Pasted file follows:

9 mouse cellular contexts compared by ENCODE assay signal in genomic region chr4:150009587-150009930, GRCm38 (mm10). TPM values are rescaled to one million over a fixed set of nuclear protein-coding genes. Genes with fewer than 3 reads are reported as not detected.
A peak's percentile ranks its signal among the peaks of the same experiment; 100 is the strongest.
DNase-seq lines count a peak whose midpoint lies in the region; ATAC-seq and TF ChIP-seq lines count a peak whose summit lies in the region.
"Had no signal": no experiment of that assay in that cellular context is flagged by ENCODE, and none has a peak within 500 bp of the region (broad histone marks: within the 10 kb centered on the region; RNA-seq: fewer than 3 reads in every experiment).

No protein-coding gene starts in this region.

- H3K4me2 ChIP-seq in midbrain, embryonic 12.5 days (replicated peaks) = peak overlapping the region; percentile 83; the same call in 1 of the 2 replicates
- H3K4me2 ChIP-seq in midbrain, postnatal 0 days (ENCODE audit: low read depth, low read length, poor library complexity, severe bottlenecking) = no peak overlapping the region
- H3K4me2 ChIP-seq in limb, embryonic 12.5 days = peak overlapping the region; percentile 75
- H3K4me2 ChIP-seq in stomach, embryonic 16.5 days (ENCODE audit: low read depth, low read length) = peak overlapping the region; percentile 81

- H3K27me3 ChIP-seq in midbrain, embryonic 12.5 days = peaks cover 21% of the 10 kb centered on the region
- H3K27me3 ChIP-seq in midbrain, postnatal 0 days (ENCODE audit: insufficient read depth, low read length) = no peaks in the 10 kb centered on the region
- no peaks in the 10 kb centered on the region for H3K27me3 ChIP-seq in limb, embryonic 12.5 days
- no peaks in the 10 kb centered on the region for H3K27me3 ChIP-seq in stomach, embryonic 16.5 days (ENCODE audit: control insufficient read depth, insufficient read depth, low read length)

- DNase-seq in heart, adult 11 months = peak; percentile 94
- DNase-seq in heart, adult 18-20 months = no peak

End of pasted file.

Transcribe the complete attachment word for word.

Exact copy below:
9 mouse cellular contexts compared by ENCODE assay signal in genomic region chr4:150009587-150009930, GRCm38 (mm10). TPM values are rescaled to one million over a fixed set of nuclear protein-coding genes. Genes with fewer than 3 reads are reported as not detected.
A peak's percentile ranks its signal among the peaks of the same experiment; 100 is the strongest.
DNase-seq lines count a peak whose midpoint lies in the region; ATAC-seq and TF ChIP-seq lines count a peak whose summit lies in the region.
"Had no signal": no experiment of that assay in that cellular context is flagged by ENCODE, and none has a peak within 500 bp of the region (broad histone marks: within the 10 kb centered on the region; RNA-seq: fewer than 3 reads in every experiment).

No protein-coding gene starts in this region.

- H3K4me2 ChIP-seq in midbrain, embryonic 12.5 days (replicated peaks) = peak overlapping the region; percentile 83; the same call in 1 of the 2 replicates
- H3K4me2 ChIP-seq in midbrain, postnatal 0 days (ENCODE audit: low read depth, low read length, poor library complexity, severe bottlenecking) = no peak overlapping the region
- H3K4me2 ChIP-seq in limb, embryonic 12.5 days = peak overlapping the region; percentile 75
- H3K4me2 ChIP-seq in stomach, embryonic 16.5 days (ENCODE audit: low read depth, low read length) = peak overlapping the region; percentile 81

- H3K27me3 ChIP-seq in midbrain, embryonic 12.5 days = peaks cover 21% of the 10 kb centered on the region
- H3K27me3 ChIP-seq in midbrain, postnatal 0 days (ENCODE audit: insufficient read depth, low read length) = no peaks in the 10 kb centered on the region
- no peaks in the 10 kb centered on the region for H3K27me3 ChIP-seq in limb, embryonic 12.5 days
- no peaks in the 10 kb centered on the region for H3K27me3 ChIP-seq in stomach, embryonic 16.5 days (ENCODE audit: control insufficient read depth, insufficient read depth, low read length)

- DNase-seq in heart, adult 11 months = peak; percentile 94
- DNase-seq in heart, adult 18-20 months = no peak